The Government’s new climate change plan includes annual targets to plant more crops for burning to make electricity than woodland.
Green experts have warned that the focus on biomass risks distracting from proven technologies and increasing inequality in rural areas.
The proposals for greater biomass use are part of a major new Government strategy launched last month in an attempt to get the UK on target to hit net-zero carbon emissions by 2050.
As part of the plans, ministers are making a major bet on “Beccs”, or bioenergy with carbon capture and storage.
The technology, which has never been deployed on a major scale, claims to generate negative emissions.
The theory given is that the crops for burning – usually fast-growing grass and trees – would absorb carbon from the atmosphere while growing, which would then be stored underground in perpetuity once they have been burnt.
The technology also promises to provide electricity at times when less reliable forms of generation such as wind and solar are subdued.
Overall, the energy strategy makes a call to plant an additional 9,600 hectares of perennial energy crops and 8,900 hectares of woodland annually by 2030, increasing to 15,000 extra hectares of energy crops and 10,300 hectares of new woodland a year by 2035.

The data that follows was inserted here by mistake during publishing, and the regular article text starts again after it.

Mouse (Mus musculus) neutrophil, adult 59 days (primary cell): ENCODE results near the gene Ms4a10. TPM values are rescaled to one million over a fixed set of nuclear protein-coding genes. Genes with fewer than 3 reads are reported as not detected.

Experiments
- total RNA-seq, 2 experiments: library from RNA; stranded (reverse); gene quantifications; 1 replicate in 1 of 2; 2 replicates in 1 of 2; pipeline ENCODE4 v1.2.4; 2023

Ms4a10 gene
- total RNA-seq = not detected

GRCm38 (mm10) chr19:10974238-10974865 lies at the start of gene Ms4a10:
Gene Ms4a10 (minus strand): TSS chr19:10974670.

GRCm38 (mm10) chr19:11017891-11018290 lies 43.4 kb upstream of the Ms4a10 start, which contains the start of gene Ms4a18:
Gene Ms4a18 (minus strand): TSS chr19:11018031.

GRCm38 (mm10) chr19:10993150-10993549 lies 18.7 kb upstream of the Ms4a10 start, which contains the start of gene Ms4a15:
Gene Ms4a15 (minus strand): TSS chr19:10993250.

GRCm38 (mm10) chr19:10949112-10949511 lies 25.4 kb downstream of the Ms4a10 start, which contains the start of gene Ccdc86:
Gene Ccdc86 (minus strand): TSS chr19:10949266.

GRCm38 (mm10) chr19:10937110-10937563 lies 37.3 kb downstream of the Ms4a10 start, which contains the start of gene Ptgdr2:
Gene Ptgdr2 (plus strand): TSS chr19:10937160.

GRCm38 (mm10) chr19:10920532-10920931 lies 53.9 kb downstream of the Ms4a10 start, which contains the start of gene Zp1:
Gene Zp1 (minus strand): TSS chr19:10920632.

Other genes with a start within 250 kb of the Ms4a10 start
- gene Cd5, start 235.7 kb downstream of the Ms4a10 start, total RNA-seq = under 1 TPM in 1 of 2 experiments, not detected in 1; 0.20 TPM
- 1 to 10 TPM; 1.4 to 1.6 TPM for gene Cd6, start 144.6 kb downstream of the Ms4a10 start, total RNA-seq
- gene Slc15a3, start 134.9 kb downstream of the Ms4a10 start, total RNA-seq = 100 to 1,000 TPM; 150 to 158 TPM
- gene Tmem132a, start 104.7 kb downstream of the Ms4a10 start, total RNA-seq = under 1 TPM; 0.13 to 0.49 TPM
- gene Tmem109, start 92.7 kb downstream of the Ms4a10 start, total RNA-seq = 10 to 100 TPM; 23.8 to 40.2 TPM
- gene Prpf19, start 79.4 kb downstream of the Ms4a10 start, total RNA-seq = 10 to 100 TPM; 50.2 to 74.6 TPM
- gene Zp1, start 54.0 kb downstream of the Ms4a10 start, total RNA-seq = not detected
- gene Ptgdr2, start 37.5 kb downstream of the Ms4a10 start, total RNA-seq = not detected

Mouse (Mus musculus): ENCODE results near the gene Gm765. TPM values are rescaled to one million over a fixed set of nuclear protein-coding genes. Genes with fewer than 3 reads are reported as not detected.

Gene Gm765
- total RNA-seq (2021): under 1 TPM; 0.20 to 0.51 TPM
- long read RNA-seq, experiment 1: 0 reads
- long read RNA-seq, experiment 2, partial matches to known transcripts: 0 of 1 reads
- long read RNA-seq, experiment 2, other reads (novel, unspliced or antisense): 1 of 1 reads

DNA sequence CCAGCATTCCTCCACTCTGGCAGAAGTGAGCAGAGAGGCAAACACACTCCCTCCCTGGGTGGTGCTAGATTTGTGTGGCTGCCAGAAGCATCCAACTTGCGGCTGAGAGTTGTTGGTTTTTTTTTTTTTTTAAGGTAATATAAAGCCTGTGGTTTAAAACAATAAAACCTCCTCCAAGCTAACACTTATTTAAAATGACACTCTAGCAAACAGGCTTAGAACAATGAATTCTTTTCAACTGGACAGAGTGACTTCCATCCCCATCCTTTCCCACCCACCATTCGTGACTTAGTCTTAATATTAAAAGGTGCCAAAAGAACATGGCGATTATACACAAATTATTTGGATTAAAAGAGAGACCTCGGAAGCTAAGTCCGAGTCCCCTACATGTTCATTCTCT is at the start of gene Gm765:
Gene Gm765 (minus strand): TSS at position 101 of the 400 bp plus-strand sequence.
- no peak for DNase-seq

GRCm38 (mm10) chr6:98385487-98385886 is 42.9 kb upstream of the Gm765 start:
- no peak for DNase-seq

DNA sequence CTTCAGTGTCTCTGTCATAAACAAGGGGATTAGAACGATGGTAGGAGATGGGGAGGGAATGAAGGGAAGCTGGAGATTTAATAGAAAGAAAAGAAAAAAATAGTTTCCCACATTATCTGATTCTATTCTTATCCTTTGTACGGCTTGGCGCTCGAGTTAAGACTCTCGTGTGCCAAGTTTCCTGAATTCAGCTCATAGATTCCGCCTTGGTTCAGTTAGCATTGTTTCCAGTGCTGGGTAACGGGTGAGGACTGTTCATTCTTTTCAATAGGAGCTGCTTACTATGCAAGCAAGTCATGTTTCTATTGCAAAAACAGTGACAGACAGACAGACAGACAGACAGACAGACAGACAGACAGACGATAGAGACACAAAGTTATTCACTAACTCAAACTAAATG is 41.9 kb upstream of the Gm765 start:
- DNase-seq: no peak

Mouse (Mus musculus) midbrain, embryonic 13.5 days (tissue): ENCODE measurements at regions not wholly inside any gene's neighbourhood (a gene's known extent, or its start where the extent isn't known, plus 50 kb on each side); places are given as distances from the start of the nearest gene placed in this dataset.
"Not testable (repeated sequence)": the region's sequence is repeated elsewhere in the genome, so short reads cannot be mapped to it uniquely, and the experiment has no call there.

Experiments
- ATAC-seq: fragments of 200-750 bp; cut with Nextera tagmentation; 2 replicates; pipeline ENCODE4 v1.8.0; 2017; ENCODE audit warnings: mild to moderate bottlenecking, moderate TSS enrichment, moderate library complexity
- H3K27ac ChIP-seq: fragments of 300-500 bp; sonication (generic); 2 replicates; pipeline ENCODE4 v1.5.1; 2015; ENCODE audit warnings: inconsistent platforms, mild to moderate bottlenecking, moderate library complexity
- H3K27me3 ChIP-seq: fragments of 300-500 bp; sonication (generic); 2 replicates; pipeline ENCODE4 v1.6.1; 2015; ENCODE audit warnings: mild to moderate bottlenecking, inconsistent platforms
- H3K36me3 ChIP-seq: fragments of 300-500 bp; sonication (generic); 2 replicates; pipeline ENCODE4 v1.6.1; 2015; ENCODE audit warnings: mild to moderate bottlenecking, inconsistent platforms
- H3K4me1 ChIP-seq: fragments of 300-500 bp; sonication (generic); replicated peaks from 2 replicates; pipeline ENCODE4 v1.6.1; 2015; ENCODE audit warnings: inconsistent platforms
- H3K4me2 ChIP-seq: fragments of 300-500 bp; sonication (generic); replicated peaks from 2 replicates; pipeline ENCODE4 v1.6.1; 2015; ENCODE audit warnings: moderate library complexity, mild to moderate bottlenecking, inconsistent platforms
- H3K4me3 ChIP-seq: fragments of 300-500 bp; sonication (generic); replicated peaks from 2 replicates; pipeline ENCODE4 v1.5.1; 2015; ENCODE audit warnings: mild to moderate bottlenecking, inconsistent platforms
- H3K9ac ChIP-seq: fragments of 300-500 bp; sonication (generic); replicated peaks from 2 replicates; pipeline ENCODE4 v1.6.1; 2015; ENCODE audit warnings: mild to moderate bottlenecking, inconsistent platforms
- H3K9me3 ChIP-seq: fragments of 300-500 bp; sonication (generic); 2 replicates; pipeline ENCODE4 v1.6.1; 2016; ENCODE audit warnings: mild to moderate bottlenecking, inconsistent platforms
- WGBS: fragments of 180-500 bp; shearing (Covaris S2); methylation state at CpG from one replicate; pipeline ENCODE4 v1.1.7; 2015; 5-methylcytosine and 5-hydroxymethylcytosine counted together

The Climate Change Committee has said that there is a place for Beccs in the UK’s energy mix. However it has warned that the supply of sustainable feedstock is limited and that more of it needs to come from the UK rather than overseas.
Currently, biomass burning sites without carbon capture, such as Drax in North Yorkshire, import their wood from overseas.
Nevertheless, critics have questioned why ministers are placing so much emphasis on an expensive technology that is yet to be shown to work at the necessary scale.
Dr Lydia Collas, a policy analyst at Green Alliance, told i: “The Government appears to be gambling heavily on bioenergy crops, even though these provide few environmental benefits beyond carbon. Planting new woodland, by contrast, is cheaper and better for nature and rural communities.”
Critics of the biomass plan say finite subsidy money should be used to plant woodlands, which sequester carbon and also boost biodiversity, while energy efforts should focus on cheaper and proven technologies.
“We shouldn’t be overcomplicating things. New technology will play an important role in tackling change, but we need to capitalise on the simple yet potentially transformative things already available to us,” said Dr Collas.
Analysis by Green Alliance showed that, even if costs fell significantly, it was still cheaper to remove carbon via woodland planting.
As well as potentially distorting the UK’s energy market, Green Alliance said that the emphasis on biomass crops risked channelling taxpayer money towards already wealthy farmers and away from poorer ones.
The agricultural land suitable for growing biomass crops tends to be of higher quality than that used for woodlands, which is often upland territory with poor soil, while much of the subsidy money would go to power generators.
The Government was approached for comment.